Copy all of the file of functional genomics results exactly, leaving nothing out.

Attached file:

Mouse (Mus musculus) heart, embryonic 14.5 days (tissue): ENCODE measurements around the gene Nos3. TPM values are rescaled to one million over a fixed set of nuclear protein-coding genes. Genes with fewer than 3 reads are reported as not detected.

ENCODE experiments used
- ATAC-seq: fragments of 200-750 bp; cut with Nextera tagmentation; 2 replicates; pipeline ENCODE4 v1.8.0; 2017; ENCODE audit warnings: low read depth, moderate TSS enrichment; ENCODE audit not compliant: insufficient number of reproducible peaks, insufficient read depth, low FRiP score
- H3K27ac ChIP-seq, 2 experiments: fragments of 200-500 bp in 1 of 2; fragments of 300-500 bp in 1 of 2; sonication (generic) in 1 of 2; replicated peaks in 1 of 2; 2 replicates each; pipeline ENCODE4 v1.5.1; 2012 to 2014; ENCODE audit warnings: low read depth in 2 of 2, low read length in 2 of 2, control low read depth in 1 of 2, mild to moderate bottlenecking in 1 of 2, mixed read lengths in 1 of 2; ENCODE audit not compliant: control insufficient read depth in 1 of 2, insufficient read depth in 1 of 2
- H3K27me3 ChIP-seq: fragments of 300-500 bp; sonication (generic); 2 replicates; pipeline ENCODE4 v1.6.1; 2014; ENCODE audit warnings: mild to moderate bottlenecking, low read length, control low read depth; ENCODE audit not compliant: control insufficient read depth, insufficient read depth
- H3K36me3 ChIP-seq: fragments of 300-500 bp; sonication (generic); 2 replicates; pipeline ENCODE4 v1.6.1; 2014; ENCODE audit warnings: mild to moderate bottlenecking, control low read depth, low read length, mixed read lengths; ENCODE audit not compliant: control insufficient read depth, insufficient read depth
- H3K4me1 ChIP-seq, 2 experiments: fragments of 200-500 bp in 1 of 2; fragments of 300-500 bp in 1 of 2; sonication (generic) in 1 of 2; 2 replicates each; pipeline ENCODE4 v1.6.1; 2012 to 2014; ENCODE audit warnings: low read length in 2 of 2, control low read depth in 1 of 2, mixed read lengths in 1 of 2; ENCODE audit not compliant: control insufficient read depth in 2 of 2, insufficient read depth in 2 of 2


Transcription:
Mouse (Mus musculus) heart, embryonic 14.5 days (tissue): ENCODE measurements around the gene Nos3. TPM values are rescaled to one million over a fixed set of nuclear protein-coding genes. Genes with fewer than 3 reads are reported as not detected.

ENCODE experiments used
- ATAC-seq: fragments of 200-750 bp; cut with Nextera tagmentation; 2 replicates; pipeline ENCODE4 v1.8.0; 2017; ENCODE audit warnings: low read depth, moderate TSS enrichment; ENCODE audit not compliant: insufficient number of reproducible peaks, insufficient read depth, low FRiP score
- H3K27ac ChIP-seq, 2 experiments: fragments of 200-500 bp in 1 of 2; fragments of 300-500 bp in 1 of 2; sonication (generic) in 1 of 2; replicated peaks in 1 of 2; 2 replicates each; pipeline ENCODE4 v1.5.1; 2012 to 2014; ENCODE audit warnings: low read depth in 2 of 2, low read length in 2 of 2, control low read depth in 1 of 2, mild to moderate bottlenecking in 1 of 2, mixed read lengths in 1 of 2; ENCODE audit not compliant: control insufficient read depth in 1 of 2, insufficient read depth in 1 of 2
- H3K27me3 ChIP-seq: fragments of 300-500 bp; sonication (generic); 2 replicates; pipeline ENCODE4 v1.6.1; 2014; ENCODE audit warnings: mild to moderate bottlenecking, low read length, control low read depth; ENCODE audit not compliant: control insufficient read depth, insufficient read depth
- H3K36me3 ChIP-seq: fragments of 300-500 bp; sonication (generic); 2 replicates; pipeline ENCODE4 v1.6.1; 2014; ENCODE audit warnings: mild to moderate bottlenecking, control low read depth, low read length, mixed read lengths; ENCODE audit not compliant: control insufficient read depth, insufficient read depth
- H3K4me1 ChIP-seq, 2 experiments: fragments of 200-500 bp in 1 of 2; fragments of 300-500 bp in 1 of 2; sonication (generic) in 1 of 2; 2 replicates each; pipeline ENCODE4 v1.6.1; 2012 to 2014; ENCODE audit warnings: low read length in 2 of 2, control low read depth in 1 of 2, mixed read lengths in 1 of 2; ENCODE audit not compliant: control insufficient read depth in 2 of 2, insufficient read depth in 2 of 2